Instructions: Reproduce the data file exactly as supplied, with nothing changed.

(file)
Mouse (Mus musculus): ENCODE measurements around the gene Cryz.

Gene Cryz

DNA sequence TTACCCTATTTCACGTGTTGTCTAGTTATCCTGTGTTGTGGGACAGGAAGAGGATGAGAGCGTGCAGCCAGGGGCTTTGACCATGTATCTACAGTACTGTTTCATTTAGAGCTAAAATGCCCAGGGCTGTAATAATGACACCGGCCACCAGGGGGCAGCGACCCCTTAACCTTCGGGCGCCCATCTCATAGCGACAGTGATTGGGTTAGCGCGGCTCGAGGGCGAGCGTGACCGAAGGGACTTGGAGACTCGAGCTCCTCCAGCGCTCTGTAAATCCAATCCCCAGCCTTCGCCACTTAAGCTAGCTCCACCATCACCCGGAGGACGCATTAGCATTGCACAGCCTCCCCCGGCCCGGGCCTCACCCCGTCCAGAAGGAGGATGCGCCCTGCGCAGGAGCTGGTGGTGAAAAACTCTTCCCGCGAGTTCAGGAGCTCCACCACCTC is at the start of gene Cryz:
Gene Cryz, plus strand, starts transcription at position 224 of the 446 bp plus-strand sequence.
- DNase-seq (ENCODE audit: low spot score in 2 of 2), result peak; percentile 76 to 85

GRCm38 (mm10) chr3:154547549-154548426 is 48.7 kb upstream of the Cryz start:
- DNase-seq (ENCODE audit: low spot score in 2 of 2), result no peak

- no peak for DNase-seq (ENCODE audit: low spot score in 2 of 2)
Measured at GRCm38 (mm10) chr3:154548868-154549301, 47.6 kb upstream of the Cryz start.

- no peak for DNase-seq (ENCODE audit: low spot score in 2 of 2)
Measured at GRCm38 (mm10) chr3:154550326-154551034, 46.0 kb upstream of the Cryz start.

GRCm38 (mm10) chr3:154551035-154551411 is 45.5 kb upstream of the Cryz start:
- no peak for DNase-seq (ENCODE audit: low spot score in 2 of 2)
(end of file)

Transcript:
Mouse (Mus musculus): ENCODE measurements around the gene Cryz.

Gene Cryz

DNA sequence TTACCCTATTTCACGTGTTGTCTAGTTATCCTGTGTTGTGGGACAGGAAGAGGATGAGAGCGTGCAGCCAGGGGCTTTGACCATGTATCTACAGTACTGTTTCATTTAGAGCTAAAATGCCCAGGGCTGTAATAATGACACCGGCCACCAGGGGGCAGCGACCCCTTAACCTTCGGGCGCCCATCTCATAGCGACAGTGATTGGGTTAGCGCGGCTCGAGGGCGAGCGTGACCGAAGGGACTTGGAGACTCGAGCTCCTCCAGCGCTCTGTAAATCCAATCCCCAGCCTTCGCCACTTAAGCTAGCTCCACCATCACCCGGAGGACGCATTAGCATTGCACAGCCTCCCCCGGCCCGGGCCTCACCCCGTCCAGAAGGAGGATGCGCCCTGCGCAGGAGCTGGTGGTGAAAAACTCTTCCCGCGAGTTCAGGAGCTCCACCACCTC is at the start of gene Cryz:
Gene Cryz, plus strand, starts transcription at position 224 of the 446 bp plus-strand sequence.
- DNase-seq (ENCODE audit: low spot score in 2 of 2), result peak; percentile 76 to 85

GRCm38 (mm10) chr3:154547549-154548426 is 48.7 kb upstream of the Cryz start:
- DNase-seq (ENCODE audit: low spot score in 2 of 2), result no peak

- no peak for DNase-seq (ENCODE audit: low spot score in 2 of 2)
Measured at GRCm38 (mm10) chr3:154548868-154549301, 47.6 kb upstream of the Cryz start.

- no peak for DNase-seq (ENCODE audit: low spot score in 2 of 2)
Measured at GRCm38 (mm10) chr3:154550326-154551034, 46.0 kb upstream of the Cryz start.

GRCm38 (mm10) chr3:154551035-154551411 is 45.5 kb upstream of the Cryz start:
- no peak for DNase-seq (ENCODE audit: low spot score in 2 of 2)